I am going to be candid. In fact, I plan to keep my posts a little more honest from now on.
I find a lot of advice like “5 Ways To Deal With Writer’s Block” or “10 Ways To Move Past Rejections.” But what truly helped me is hearing or reading honest stories. I don’t claim I’m qualified to teach others how to deal with the darker side of writing. But at least, I can share my thoughts and experiences, and my personal strategy for overcoming these hurdles. In this post, I’ll talk about dealing with my cruel inner critic, and in the next, I will talk about my struggle with rejections.
I’ve always wanted to be a writer. But I started working seriously on it only after I had my first child and realized how much time I had wasted before, when I had plenty to waste. Now, after having two more kids, I am coming close to making my first novel fit to query agents with. In the meantime, I also produced shorter pieces and sent them out. As many can imagine, the rejections started coming in soon after.
When I started writing my novel, the only thing I thought about was finishing it. All I wanted was to get that first draft down, believing that, as long as I got to “the end,” everything would be fine. I did not edit what I wrote. I did not think about punctuation. Occasionally, I even plugged in Danish, Turkish, Bulgarian, or German words because I couldn’t think of the right one in English at that moment. I didn’t care as long as I kept moving forward with my project. I had not pried open the Pandora Box that held my inner critic.
But with the rejections piling up, things changed. Gradually, the inner critic, the censor, the editor in me awoke. This year, after my stack of rejections grew, that inner voice reached a crescendo. It would not shut up. Not only when I was revising my work (that was alright: I do need to be critical then) but also during the fragile process of writing a rough draft. I felt so stifled, my creativity clipped. The inner tirade of “Not good enough,” of “It will never work,” of “This is terrible” would not stop.
Now, to be honest, my confidence as a writer, to begin with, was not very high. When I was younger, I was often told that, financially, writing was not a wise career choice, and also I kept hearing that as a non-native English speaker, I had no chance. All this fed the perfectionist in me, and it took me a while to summon the courage to send my writing out. This year, I took another big step forward and applied for the Odyssey Writing Workshop. But while I was waiting for a response, my mind went into a downward spiral of self chastisement. At least, while trying to get out of that quagmire, I discovered a few good things.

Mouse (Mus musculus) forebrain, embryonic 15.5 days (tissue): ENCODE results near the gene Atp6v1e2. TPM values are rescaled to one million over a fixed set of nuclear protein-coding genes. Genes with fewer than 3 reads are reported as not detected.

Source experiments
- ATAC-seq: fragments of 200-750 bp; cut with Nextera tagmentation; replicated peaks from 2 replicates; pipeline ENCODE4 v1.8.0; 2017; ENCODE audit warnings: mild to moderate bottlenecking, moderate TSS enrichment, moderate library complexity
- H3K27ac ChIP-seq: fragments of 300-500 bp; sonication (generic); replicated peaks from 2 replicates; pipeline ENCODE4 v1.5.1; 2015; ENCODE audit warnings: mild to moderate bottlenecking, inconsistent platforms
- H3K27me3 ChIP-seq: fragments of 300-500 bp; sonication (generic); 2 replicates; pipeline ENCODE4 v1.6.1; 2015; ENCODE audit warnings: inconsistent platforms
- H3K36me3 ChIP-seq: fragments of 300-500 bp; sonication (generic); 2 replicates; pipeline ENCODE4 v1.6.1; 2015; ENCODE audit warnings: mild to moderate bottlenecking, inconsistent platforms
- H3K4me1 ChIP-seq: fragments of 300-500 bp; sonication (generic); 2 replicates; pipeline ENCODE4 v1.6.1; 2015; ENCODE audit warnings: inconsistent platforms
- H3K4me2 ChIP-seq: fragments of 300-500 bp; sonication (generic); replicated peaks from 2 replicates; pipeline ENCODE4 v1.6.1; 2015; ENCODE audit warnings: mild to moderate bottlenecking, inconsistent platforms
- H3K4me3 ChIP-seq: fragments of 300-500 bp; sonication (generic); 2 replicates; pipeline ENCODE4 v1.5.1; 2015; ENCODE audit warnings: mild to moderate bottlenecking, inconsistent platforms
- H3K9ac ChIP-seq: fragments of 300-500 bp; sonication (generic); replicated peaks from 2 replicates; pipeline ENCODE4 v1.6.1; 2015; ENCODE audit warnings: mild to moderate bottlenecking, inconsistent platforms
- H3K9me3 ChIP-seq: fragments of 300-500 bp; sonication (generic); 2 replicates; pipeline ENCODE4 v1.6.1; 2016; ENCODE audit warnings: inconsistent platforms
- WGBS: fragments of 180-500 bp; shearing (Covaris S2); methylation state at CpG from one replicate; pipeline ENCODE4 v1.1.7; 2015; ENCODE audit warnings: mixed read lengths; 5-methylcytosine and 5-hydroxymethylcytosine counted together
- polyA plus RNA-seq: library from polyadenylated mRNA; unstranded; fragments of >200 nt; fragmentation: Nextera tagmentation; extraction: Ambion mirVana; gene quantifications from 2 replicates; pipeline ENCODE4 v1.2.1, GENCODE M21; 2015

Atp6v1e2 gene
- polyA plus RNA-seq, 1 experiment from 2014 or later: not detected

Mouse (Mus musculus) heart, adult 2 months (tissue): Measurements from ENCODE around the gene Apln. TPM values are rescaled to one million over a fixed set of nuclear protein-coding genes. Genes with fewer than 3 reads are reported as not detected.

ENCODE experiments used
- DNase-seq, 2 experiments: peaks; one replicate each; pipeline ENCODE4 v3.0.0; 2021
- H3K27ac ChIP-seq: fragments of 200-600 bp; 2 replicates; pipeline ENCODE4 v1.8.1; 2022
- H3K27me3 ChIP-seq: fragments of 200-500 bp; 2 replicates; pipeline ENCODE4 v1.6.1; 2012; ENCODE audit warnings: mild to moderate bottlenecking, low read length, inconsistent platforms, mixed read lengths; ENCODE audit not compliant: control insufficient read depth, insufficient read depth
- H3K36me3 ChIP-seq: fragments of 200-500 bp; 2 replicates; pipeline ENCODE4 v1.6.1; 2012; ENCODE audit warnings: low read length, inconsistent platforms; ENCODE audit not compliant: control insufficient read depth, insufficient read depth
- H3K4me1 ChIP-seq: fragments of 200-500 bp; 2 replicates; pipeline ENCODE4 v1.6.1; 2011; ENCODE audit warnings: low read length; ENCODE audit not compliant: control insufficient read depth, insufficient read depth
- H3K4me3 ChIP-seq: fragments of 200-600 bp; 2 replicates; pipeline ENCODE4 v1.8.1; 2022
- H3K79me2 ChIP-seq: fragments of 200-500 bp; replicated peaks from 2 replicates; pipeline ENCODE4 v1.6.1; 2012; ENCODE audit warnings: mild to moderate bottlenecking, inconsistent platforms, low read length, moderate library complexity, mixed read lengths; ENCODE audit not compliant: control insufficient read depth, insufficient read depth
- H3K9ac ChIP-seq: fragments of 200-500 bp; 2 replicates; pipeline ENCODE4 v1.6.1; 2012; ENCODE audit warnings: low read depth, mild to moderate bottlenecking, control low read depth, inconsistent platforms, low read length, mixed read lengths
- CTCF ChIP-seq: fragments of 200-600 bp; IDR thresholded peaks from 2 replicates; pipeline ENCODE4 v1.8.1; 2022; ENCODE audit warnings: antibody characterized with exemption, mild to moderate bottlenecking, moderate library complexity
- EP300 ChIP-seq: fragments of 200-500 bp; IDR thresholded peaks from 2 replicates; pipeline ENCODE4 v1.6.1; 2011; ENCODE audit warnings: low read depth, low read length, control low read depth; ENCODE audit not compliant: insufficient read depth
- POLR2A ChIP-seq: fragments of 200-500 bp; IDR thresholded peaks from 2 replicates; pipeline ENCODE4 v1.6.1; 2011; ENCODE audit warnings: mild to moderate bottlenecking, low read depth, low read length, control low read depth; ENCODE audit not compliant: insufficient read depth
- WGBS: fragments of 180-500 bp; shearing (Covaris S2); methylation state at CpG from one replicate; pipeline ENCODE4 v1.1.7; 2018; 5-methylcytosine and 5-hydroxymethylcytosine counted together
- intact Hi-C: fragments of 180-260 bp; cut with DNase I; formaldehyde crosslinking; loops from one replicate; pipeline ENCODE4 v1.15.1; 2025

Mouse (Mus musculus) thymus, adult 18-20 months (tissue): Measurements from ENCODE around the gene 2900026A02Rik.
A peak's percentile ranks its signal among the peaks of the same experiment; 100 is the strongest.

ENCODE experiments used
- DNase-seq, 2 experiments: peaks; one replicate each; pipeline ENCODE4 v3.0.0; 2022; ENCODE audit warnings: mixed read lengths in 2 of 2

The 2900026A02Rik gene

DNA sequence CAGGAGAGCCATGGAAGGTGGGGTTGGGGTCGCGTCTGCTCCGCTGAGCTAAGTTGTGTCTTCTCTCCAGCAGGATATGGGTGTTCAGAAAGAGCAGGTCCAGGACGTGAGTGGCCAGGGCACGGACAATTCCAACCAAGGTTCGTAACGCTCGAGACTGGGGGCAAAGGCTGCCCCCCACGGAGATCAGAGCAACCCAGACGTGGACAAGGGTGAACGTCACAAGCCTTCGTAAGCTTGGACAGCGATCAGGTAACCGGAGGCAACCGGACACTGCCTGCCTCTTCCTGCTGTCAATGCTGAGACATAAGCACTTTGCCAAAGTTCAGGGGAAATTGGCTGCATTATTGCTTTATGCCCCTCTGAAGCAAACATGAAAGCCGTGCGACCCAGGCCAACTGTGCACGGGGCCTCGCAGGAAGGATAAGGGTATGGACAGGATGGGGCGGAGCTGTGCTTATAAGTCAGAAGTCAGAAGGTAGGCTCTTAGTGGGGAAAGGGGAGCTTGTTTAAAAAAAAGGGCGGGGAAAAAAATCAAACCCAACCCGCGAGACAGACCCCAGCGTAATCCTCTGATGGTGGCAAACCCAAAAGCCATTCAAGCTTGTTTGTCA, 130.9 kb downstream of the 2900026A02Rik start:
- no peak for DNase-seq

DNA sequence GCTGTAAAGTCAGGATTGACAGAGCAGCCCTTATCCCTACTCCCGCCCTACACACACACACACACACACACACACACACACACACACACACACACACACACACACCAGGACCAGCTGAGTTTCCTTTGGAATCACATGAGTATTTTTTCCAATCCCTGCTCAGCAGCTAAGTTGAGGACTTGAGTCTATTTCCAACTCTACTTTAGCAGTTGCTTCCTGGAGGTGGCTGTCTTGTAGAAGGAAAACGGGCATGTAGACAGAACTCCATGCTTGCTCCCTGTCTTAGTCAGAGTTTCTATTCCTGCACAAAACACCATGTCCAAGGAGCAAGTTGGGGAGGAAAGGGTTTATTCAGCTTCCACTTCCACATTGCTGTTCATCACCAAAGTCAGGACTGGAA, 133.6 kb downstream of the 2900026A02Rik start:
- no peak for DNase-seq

I realized pantsing is not my way. It made me insecure and increased my stress when drafting. But I am a pantser at heart. I tried plotting, and that felt constricting. Then I came across a post by Lisa Cron on Writer Unboxed, talking about how important it is to set the foundations of a story before starting to write: the characters, their past and motivations, and, in my case, world building. I love world building. This has always been a way for me to approach my stories. So I started not to plot but to think about what came before the beginning. I determined how things worked, and then, as Hugh Howey once said, I found a good way to break them.
This already helped. I felt more secure while drafting, and so the inner critic in my head was not as active. I also asked people in my local writing group, The Freiburg Writers’ Group, for advice. A couple of wise writers suggested I write by hand. First, when on one writes on the keyboard, less of the brain activates and the neural networks generated are not as complex (link to article here). Second, it’s way too easy to reach for that delete key. Mistakes are much harder to rectify when writing by hand. Thus, the writer will not have their critical self summoned, leaving that task for later.
But then I thought, Gosh! My novel is over 100,000 words. I would go insane if I had to write this by hand and then type it up. But I did take to heart the notion that the mechanics of writing themselves might or might not encourage self-criticism. And this is when I thought about dictation. The first time I heard about this was in Emma Dhesi’s masterclass series of interviews Be A Bestseller, where Lise Cartwright mentioned it to be part of her workflow.
At first, I could not imagine myself dictating. I am not the greatest public speaker either. I mumble and slur, and when I get nervous, I speak so fast that nobody can understand me. So my first reaction was to reject creating any type of fiction that way. But the idea stuck with me because I also heard that dictating is one of the best ways to get over writer’s block and an overly active inner critic. Same as with handwriting, or even more so, when one dictates, one cannot press the delete key or think about punctuation (at least, I can’t).
So, I tried it. The first transcripts were awful. I was so nervous, my tongue would not obey me. But when I sorted through the jumble of words, I saw that I had said a few things I might have never written. And the way the piece came out was truly mine.
I decided to stick with it and, now, I am dictating this blog post. I also started hand writing my story foundations and blog post outlines. Like this, I’m bypassing the keyboard in the initial stages of creation. This has truly helped me keep my inner critic quiet when I don’t need her.
All was good until I heard from the Odyssey Workshop. I’ll continue this story in my next post.